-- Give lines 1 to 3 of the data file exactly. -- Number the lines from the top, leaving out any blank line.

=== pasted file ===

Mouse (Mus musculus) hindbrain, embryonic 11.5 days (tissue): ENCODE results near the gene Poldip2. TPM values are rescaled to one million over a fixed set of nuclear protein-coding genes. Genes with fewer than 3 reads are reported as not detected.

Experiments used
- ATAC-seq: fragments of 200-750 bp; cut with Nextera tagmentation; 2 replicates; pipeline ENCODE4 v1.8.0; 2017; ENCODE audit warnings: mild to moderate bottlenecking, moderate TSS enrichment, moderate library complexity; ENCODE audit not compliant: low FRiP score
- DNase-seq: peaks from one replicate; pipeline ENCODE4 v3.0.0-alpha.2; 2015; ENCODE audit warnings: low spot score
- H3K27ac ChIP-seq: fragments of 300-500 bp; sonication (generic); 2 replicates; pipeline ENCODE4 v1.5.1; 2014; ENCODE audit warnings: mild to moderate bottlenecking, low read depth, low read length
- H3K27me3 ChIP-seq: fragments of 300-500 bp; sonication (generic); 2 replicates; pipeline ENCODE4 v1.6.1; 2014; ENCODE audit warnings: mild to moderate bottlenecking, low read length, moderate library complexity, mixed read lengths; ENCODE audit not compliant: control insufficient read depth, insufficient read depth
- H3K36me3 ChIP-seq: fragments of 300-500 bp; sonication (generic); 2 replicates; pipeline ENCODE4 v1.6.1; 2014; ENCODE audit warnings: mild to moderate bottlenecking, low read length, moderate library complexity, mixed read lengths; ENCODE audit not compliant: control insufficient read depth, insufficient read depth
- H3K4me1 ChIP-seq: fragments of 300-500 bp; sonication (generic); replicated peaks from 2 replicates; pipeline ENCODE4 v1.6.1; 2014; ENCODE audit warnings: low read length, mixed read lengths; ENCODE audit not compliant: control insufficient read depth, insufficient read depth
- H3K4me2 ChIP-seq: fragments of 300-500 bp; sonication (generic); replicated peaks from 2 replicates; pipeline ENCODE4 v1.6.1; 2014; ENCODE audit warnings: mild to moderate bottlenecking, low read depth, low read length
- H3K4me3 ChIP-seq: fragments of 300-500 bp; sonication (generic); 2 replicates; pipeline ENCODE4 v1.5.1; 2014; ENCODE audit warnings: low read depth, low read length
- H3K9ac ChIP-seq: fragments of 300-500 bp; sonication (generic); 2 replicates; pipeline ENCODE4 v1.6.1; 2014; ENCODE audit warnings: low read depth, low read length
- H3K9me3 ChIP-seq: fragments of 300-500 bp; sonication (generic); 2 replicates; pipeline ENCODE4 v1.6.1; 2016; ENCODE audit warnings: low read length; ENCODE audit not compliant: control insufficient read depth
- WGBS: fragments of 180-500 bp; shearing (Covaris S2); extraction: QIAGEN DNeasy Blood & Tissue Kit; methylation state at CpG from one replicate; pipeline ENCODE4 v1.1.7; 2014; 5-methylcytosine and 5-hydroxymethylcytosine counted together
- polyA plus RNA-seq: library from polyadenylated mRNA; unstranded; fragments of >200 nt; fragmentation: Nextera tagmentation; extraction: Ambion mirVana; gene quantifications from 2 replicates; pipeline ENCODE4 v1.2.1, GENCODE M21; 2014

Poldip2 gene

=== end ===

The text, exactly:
Mouse (Mus musculus) hindbrain, embryonic 11.5 days (tissue): ENCODE results near the gene Poldip2. TPM values are rescaled to one million over a fixed set of nuclear protein-coding genes. Genes with fewer than 3 reads are reported as not detected.

Experiments used
- ATAC-seq: fragments of 200-750 bp; cut with Nextera tagmentation; 2 replicates; pipeline ENCODE4 v1.8.0; 2017; ENCODE audit warnings: mild to moderate bottlenecking, moderate TSS enrichment, moderate library complexity; ENCODE audit not compliant: low FRiP score